Review Summary: To sum it up, The Modern Age Slavery have not only managed to establish their trademarks, blowing many genremates out of the water, but also delivered one of the most memorable, brutal and just overall impressive Death Metal records in years.
When it comes to Italian Death Metal, Fleshgod Apocalypse and, at least more recently, Hour of Penance get as much attention as any band on the extreme side of (s)t(r)hings could possibly wish for. The land of pizza and pasta has spawned another leviathan of a band, though, thus giving birth to an unholy trinity: The Modern Age Slavery.
While listening to their first release, 'Damned To Blindness', had already induced a plethora of orgasms in me, their latest effort, 2013's 'Requiem For Us All', felt like the kind of album I had been eagerly awaiting for years. Well, not in the way a bum waits for their next welfare check, after they spent their last one on cheap booze during the first two weeks of the month, but more like a man with his head resting on the guillotine block, waiting for the hangman. And as it turned out during the very first moments of the record at hand, that analogy was quite appropriate, what with those razor-sharp riffs more than capable of chopping one's braincage off and those relentlessly blasting drums at the beginning of the title track, sitting right at the top of the tracklist.
Positioning it there seems like a clever move by the band, as it features all of the band's trademarks: To start with, there's said ferocious drumming by Stefano Brognoli, including start-stop patterns akin to real grooves rather than the often hated-upon breakdowns this particular songwriting technique devolved into with the uprising of deathcore from bygone days. Also on display is the axe-wielders' ability to create riffs that sport both a desirable degree of technical quality and a certain catchiness which fellow genremates often seem to lack. And while they hardly ever get as melodic as, for example, Hour of Penance's guitarwork, I find Luca Cocconi's and Simone Bertozzi's writing to be infinitely more distinguishable and memorable. In general, this memorability is what sets them apart from most modern Death Metal bands I've listened to and hence they manage to make most of these bands' albums I've grown to love during the last decade and a half seem pretty forgettable.
The catchy and, at times, atmospherically eerie guitars aren't the only memorable thing about the band, though - the vocals are another standout factor. The growls sound rather generic, but I could make out the fairly mid-pitched screams of frontman Giovanni Berselli from thousands of bands. They literally sound as if someone puts the man on a stake in the recording booth and sets the damn thing on fire right before recording, further helping the band to establish a truly unique sound. The bass I can't really say much about. Not only do I suck at hearing it generally (unless its mixed in loud), but it seems a bit too subtle in this particular production, too. It might be a case of Mirco Bennati trying to accompany the rythm guitar too much or it could be a faulty production. In any case, it doesn't sound like it's missing completely, so I guess it's right where it belongs and let's be honest... who listens to stuff like this for the bass? Yeah, I can see you two's raised hands and I guess bass players always like to hear crazy fret shredding on their instrument of choice. Well, they still have their Origin albums.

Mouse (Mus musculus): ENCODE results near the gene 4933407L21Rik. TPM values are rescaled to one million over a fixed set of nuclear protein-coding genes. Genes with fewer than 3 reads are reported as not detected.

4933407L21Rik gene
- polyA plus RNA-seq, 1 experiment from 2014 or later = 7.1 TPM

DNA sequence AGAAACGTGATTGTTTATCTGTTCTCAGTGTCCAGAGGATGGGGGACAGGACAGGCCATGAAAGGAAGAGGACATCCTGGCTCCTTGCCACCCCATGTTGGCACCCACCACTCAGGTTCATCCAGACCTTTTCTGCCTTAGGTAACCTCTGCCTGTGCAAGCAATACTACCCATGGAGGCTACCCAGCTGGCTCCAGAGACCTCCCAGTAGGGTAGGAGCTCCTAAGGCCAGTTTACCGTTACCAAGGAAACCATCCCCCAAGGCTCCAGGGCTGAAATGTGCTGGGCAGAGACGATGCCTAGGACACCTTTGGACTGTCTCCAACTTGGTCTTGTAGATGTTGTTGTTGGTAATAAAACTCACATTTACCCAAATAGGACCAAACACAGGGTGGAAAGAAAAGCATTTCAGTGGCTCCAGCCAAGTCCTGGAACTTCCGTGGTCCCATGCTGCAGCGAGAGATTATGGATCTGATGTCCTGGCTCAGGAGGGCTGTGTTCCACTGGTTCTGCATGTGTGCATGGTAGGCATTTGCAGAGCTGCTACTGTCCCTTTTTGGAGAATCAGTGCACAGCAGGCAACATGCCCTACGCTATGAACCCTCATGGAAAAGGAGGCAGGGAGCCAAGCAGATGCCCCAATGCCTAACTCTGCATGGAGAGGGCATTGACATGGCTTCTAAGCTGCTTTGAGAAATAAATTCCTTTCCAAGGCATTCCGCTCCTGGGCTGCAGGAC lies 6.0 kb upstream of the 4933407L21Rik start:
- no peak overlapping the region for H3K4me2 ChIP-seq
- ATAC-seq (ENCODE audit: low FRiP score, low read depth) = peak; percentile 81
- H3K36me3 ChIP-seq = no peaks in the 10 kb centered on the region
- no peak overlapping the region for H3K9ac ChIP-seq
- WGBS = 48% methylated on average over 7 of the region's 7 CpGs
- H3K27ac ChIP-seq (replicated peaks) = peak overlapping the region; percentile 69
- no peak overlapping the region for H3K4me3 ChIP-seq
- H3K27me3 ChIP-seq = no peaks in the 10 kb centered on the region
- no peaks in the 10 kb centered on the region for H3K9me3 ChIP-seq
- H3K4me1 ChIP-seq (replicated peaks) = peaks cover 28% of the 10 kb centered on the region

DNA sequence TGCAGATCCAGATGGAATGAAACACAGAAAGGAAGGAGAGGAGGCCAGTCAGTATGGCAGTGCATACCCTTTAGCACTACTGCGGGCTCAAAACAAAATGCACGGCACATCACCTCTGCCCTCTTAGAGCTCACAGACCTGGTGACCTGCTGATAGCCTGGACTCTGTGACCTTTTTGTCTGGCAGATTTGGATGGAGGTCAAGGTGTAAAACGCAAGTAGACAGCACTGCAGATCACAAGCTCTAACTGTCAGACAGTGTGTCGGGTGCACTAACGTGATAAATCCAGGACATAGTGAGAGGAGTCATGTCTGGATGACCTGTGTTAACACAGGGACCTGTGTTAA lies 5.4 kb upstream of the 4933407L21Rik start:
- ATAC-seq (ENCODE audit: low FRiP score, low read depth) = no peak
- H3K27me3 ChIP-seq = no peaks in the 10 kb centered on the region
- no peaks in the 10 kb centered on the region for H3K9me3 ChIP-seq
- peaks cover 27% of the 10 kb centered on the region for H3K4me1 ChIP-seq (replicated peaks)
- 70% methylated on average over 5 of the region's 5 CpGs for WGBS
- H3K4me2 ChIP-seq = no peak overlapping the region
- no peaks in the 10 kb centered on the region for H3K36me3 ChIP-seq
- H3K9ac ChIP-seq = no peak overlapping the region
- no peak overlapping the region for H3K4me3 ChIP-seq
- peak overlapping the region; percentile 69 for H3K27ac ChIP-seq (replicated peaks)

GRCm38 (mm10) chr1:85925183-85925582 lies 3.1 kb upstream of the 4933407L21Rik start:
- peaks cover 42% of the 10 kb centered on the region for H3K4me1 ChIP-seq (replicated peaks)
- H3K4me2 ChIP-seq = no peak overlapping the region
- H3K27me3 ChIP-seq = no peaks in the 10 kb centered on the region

Speaking of which, there's also some obligatorily less original gears in the machine: Namely when they try to express their technical skills through what many would consider chugging. I personally appreciate those parts most of the time, but feel like they could incorporate that technique less often and still end up with really energetic songs. 'Icon Of A Dead World' is borderline Deathcore and the moments during which they could be labeled that have always felt like their laziest writing to me. That said, aforementioned start-stop patterns are often layered with atmospheric leads or aided by faintly melodic elements or technical shredding, which all in all adds to the punch of the songs and offers some breaks from the otherwise exhausting assault on the listener's eardrums.
Leaving room for improvement could be considered a good thing, since that is the only way to achieve progress without completely changing an established sound (to beat a dead horse, Morbid Angel should work as an example for that) and therefore disappointing the fans. I for one am curious what they have up their sleeves for the next record as far as their groove department goes and think this release proves they're headed in the right direction and could be up to something really big in the near future. I mean here, we see a band that has the balls to cover Arise and doesn't suck at it. I'd even go as far as calling it the definite version of the song with more varied drumming, more powerful vocals and much fiercer guitars.
To sum it up, The Modern Age Slavery have managed to not only establish their trademarks, blowing many genremates out of the water, but also delivered one of the most memorable, brutal and just overall impressive Death Metal records in years.